Featuring mainly on the right flank, Silva continuously carried possession infield and onto his left foot with a trail of City players in his mazy wake. Doing this, he managed to carve himself precious space to feed the in-coming Radamel Falcao and Fabinho, who scored the early equaliser in just such a move.
With City’s own creative Silva being outshone for once, the home side needed to dig deep and eventually found the route to goal with an astonishing second half onslaught as Bernardo’s influence waned and his namesake in sky blue began to hit the high notes.
He had nevertheless left an indelible mark on Guardiola that would make up the Catalan’s mind about acquisitions for his second season in charge in Manchester. At the top of his wish-list was Bernardo Silva.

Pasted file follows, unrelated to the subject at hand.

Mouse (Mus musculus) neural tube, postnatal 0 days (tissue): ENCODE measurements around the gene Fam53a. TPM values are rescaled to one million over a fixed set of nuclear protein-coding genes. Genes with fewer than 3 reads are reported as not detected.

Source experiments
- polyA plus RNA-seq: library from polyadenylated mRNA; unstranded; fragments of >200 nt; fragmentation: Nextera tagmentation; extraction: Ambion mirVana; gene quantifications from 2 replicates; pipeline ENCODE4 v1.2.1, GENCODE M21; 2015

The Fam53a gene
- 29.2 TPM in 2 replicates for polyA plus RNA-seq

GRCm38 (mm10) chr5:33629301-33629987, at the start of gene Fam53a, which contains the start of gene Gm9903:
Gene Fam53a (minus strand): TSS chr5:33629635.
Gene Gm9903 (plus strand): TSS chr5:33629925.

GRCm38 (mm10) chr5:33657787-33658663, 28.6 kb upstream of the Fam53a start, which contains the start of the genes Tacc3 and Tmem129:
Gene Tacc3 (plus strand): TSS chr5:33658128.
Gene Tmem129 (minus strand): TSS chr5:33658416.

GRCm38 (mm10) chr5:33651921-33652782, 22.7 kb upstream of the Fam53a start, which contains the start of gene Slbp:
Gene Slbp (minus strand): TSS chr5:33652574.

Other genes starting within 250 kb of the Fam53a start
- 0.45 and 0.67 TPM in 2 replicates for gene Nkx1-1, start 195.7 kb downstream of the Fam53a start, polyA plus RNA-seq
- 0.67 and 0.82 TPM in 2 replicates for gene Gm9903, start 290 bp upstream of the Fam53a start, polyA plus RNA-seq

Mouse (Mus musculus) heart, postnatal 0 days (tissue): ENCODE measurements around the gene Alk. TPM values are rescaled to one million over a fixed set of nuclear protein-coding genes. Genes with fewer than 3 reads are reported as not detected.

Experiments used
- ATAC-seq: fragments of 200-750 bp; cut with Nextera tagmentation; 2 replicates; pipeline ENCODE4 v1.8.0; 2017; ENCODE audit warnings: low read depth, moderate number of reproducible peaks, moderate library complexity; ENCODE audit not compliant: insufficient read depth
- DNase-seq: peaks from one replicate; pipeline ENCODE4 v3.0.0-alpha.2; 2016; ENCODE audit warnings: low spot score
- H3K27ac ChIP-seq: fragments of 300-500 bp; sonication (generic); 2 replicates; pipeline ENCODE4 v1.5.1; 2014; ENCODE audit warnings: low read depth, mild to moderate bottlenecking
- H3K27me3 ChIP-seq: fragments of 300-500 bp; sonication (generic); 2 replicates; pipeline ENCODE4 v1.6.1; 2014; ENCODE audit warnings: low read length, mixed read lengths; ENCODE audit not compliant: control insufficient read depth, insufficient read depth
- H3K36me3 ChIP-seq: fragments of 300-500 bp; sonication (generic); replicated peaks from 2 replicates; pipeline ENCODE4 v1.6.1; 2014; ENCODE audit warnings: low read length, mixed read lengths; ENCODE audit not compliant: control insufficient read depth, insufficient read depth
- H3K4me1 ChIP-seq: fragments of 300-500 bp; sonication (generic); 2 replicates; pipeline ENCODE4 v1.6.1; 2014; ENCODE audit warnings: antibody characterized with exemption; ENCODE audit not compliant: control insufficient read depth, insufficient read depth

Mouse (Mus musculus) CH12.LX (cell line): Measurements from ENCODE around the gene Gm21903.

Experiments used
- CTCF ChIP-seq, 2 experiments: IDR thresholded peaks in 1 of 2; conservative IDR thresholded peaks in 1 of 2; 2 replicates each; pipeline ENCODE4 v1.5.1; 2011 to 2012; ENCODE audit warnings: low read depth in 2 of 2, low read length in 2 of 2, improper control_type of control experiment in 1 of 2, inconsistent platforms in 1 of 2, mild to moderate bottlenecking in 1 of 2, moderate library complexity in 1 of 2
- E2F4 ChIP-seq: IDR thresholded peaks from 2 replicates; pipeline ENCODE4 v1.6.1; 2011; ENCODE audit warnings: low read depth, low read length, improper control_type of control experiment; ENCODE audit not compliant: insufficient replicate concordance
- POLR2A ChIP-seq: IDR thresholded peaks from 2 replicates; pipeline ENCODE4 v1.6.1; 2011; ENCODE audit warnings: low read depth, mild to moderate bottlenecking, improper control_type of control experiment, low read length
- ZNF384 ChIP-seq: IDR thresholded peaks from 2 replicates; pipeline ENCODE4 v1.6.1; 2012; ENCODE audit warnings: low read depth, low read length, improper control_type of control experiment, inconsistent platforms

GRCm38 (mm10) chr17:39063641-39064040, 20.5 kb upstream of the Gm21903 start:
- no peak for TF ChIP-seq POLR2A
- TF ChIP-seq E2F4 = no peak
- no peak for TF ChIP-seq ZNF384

His fee had, meanwhile, jumped from €16m to €50m and the British press once again puffed out its chest and asked if such largesse was totally necessary. They had done the same when Belgian ace Kevin de Bruyne had arrived from Vfl Wolfsburg, citing his indifferent form for Chelsea before his stint in the Bundesliga, but had evidently not been paying much attention.
The little Portuguese midfielder has settled into his new environment with consummate ease, contributing panache and menace down the right flank of a side that has been driving all before it in this season’s Premier League. Being able to count the likes of namesake Silva, Leroy Sane, Raheem Sterling and Sergio Aguero, not to mention the audaciously talented De Bruyne, as team-mates has elevated Silva to elite status. That he does not look out of place is testament to a brittle looking player, who is built of stern stuff.